So, both together at 220V gives us a whopping 2250Watts or a really hot 'high'.

Both run in serial at 220V gives us a respectable 563Watts or a pretty nice medium-low.

In between, of course, we could have one element at 1000W at 220 or one at 1250W at 220. Pretty good for medium, no? Medium high could be

1250W at 220V + 250W at 110V= 1500.

And so on.

With just a simple switch, you could have:

High..............2250

Med. High....1500

Med...............1200

Med. Low......1000 (not ideal, but not bad)

Low................512

Extra low.......300

Simmer...........250

 

In fact, many pre-infinite units did have either 5 or 7 settings and this is how they did it.

If your range only has 3 settings, I'm guessing they may have done it all on 220V.

 

What a neat stove! Keep posting pics, please. Love to see the innards behind the control panel!

 

*At this point, I'd like to speak to the ladies here who are clutching their pearls and foaming at the mouth about how AC is not DC and thus we must consider PF, etc: Darlinks, it's a purely resistance load. Seriously. 

 


Post# 947867 , Reply# 11   7/12/2017 at 16:47 by rp2813 (The Big Blue Bubble)        

rp2813's profile picture

Heat helps to loosen bakelite.  Try putting a blow dryer to a knob and seeing if you can coax it off.  My mom's stove, which was 1) A Westinghouse, and 2) Made in 1949, did not use set screws on the burner control knobs.  Yours may not either.

 

I had a stubborn situation with an old Western Electric E-1 handset that had a transmitter cap that wouldn't unscrew.  A blow dryer and a strap wrench did the trick.


Post# 947881 , Reply# 12   7/12/2017 at 18:45 by Steved (Guilderland, New York)        
Service manual

For the price of shipping you can have this book! Nice if someone can use it!

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Post# 947920 , Reply# 13   7/12/2017 at 23:49 by rp2813 (The Big Blue Bubble)        
RAY!

rp2813's profile picture

Grab that book!


Post# 948028 , Reply# 14   7/13/2017 at 10:00 by fridgenut (Cape Girardeau, MO)        
Steve...Thank you!

I would love that manual. Contact me via email at harp.ray@gmail.com and we can sort out the details. That will be a huge help. I love how you found my exact model in the book. I also love it's name!

Post# 948031 , Reply# 15   7/13/2017 at 10:09 by fridgenut (Cape Girardeau, MO)        
Panthera...good explanation

You explained that very well. Now it makes sense to me how simple switching can make a dual element burner have so many settings. Very clever. I will try to get some more pictures of it soon. I've been crazy busy. I will also order that replacement thermostat. Now that I'll have a service manual heading my way I should have no issues with getting the oven in tip top shape. I told a family friend about this range the other day, she is in her 70s. She couldn't understand why I would cook with something so old and simple. I told her it still looks great and it cooks just fine! She couldn't argue with how nice it looked. I suspect there aren't too many of these beauties still around even though they are simple.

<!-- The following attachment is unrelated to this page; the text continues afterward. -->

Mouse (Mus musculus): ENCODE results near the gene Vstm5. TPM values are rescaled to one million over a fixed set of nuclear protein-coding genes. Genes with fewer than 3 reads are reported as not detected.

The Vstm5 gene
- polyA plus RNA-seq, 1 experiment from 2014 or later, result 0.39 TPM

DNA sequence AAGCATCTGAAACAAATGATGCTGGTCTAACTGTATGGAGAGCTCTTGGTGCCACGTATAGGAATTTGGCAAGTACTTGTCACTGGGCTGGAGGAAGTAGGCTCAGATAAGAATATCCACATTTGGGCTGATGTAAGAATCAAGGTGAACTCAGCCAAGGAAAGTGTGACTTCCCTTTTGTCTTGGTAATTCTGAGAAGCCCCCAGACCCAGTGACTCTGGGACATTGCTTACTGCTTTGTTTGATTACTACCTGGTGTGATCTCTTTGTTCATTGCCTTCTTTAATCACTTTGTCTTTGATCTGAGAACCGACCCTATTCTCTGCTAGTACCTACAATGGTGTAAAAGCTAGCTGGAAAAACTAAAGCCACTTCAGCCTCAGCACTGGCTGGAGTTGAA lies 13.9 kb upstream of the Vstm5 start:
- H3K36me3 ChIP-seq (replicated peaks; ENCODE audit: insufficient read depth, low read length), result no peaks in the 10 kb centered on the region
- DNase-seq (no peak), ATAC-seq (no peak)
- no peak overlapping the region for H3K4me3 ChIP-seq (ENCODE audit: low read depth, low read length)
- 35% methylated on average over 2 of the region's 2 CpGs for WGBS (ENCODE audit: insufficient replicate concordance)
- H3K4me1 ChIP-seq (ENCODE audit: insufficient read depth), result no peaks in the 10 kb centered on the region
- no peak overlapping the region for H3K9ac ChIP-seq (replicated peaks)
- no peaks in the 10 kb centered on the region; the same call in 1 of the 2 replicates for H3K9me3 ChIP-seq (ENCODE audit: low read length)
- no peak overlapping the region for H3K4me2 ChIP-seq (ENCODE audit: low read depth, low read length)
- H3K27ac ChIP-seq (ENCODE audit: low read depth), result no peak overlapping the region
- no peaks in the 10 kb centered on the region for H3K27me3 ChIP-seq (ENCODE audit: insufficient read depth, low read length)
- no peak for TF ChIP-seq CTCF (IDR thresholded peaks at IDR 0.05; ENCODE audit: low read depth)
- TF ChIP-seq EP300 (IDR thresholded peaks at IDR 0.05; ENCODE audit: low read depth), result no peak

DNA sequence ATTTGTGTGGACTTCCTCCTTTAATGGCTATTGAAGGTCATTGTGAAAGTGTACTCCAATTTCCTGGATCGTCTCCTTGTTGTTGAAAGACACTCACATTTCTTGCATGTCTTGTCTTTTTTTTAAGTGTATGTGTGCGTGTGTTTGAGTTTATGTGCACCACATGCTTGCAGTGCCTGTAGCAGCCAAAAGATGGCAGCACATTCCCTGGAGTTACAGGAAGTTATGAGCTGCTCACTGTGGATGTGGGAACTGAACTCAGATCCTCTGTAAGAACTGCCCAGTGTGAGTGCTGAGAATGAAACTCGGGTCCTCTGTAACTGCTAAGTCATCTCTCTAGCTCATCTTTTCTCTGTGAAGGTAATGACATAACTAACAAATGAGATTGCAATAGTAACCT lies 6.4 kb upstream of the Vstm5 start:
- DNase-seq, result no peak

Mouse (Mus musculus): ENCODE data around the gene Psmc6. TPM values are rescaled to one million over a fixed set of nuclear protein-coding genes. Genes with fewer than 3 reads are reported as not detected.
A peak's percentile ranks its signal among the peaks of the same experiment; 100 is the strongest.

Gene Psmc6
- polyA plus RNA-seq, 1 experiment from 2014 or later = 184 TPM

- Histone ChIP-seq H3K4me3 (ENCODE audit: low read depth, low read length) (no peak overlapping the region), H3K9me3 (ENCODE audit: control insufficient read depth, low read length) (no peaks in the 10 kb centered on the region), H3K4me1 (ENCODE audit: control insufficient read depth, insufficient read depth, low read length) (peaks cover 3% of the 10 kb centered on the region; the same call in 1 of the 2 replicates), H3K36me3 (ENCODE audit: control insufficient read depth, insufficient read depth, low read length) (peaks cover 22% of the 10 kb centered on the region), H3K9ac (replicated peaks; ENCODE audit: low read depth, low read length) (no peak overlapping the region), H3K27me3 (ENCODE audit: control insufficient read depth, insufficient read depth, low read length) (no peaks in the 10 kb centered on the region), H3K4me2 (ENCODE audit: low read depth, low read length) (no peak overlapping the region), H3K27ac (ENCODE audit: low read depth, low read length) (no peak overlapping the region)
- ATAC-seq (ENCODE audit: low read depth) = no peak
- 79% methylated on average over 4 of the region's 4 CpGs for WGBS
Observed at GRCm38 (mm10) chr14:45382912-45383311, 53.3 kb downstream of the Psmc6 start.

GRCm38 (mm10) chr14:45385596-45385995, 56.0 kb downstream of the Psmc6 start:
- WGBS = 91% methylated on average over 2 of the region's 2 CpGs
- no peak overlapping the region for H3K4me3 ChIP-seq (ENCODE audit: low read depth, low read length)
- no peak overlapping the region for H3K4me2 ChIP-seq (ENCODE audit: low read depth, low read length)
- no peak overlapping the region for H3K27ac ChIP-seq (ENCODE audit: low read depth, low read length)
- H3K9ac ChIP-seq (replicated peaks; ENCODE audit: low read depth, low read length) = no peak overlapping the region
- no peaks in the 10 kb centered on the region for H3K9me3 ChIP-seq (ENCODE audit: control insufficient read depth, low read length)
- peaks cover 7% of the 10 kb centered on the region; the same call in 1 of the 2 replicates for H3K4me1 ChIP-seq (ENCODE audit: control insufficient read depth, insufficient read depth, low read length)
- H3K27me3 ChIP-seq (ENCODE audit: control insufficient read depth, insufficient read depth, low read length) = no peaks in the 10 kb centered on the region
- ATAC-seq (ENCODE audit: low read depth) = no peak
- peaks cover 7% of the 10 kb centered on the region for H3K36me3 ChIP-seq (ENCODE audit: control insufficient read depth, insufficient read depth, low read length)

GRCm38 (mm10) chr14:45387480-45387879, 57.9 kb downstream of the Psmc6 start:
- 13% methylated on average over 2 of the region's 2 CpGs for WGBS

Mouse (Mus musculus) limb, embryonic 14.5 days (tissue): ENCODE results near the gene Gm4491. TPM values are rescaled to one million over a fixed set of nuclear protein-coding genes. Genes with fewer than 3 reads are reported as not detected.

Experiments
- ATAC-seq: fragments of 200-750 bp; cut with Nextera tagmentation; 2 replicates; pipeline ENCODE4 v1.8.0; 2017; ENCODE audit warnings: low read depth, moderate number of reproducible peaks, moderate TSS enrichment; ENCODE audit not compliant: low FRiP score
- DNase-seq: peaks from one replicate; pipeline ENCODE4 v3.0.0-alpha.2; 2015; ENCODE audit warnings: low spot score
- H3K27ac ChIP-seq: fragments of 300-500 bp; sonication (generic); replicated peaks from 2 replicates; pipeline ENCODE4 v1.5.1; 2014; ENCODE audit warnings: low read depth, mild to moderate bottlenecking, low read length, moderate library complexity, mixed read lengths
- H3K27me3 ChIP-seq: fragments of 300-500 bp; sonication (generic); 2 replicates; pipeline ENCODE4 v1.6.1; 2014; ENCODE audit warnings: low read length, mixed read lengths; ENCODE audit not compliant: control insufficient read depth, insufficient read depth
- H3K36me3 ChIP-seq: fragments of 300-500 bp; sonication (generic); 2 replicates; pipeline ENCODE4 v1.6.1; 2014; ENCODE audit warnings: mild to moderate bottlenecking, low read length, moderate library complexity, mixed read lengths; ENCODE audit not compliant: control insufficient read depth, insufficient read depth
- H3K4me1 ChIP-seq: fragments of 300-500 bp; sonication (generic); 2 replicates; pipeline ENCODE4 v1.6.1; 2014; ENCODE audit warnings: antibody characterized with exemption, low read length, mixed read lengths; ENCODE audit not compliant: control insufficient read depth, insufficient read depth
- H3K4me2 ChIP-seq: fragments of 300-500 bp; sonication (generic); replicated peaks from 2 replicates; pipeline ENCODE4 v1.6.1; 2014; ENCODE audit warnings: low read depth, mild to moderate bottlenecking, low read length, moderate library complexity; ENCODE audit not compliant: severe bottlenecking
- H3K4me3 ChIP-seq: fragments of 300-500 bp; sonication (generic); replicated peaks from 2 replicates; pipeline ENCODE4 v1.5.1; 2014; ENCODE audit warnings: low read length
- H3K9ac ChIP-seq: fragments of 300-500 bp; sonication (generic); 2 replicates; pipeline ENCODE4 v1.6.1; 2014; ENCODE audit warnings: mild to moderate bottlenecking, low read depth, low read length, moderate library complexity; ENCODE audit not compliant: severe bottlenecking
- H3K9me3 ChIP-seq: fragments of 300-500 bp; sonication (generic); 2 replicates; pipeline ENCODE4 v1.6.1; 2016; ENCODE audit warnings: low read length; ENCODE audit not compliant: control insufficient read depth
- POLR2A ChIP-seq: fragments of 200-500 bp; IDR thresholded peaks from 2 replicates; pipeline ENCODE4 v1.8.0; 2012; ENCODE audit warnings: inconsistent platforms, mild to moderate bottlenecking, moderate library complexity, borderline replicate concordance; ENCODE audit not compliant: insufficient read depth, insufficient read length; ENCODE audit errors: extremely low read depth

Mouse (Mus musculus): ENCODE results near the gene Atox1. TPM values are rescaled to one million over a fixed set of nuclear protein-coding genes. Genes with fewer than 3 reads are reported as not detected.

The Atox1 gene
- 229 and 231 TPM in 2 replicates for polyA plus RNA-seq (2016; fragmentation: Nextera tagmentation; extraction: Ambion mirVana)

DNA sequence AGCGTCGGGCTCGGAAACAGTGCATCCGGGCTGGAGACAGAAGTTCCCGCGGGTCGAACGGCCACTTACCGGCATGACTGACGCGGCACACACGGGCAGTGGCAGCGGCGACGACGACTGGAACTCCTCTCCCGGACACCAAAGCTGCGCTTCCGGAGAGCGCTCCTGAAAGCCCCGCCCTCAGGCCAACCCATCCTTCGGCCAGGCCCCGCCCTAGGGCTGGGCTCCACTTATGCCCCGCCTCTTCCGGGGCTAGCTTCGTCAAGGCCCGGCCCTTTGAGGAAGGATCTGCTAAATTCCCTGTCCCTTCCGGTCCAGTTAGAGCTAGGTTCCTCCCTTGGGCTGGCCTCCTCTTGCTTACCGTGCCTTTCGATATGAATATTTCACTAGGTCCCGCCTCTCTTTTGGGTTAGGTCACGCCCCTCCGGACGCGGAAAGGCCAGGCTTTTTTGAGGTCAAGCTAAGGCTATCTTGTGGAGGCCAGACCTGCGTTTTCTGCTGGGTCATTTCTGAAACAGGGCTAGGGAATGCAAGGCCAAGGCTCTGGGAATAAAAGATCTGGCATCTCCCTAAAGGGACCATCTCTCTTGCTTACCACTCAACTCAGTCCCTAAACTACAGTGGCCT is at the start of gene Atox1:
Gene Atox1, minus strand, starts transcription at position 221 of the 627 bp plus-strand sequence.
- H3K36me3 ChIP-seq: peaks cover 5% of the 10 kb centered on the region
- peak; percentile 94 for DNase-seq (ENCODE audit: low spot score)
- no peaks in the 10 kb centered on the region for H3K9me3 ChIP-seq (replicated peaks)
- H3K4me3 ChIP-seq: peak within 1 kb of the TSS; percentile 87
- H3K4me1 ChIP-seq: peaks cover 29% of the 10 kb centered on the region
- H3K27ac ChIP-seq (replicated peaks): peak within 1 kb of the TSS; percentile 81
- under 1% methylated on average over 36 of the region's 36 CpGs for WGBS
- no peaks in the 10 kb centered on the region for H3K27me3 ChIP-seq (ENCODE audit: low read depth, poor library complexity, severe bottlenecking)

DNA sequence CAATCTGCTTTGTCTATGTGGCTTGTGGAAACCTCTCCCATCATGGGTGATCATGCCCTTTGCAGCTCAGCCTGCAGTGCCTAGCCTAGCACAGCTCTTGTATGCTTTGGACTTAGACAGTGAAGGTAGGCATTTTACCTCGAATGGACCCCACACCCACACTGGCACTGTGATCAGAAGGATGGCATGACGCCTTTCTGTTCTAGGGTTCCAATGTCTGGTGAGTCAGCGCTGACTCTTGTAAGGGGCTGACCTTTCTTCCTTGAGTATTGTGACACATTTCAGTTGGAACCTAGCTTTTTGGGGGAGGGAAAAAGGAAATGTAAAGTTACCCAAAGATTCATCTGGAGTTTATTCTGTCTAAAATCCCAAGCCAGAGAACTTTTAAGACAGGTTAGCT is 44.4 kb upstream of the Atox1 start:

Post# 967476 , Reply# 16   11/12/2017 at 11:51 by fridgenut (Cape Girardeau, MO)        
Hey! I'm back!

Wow, I can't believe it's been this long since I even thought about working on this stove. That's what a crappy job will do to you. It drains you mentally and physically. Anyways...
I'm ready to finally get this thermostat fixed. I am missing having an oven. I did finally figure out how the knobs come off the other night. You pull them out and twist counter clockwise. You do that until they come off. Weird. With that done I pulled the control panel off and took a closer look at the thermostat. After fiddling with it for 3 hours I finally got it back together. It still didn't work. After looking at the innards of it I can confidently say that I don't think it is worth rebuilding. It sucks hard. It's like trying to put together a precarious rube Goldberg machine that will go SPROING at any time.

Looking back at this thread I decided to give the generic thermostat a try. Before I buy this part I'm curious if there is any way to be able to keep that funky original knob and somehow retrofit it to the replacement thermostat. I bet I would have to JB weld the old rod onto the stub of the new unit. At least I now can get to the damn thing to replace it. I want to bake some holiday goodies!


Post# 967520 , Reply# 17   11/12/2017 at 17:33 by cuffs054 (GA)        

Great looking stove. I would love to have something like that. Hope you can get the oven going.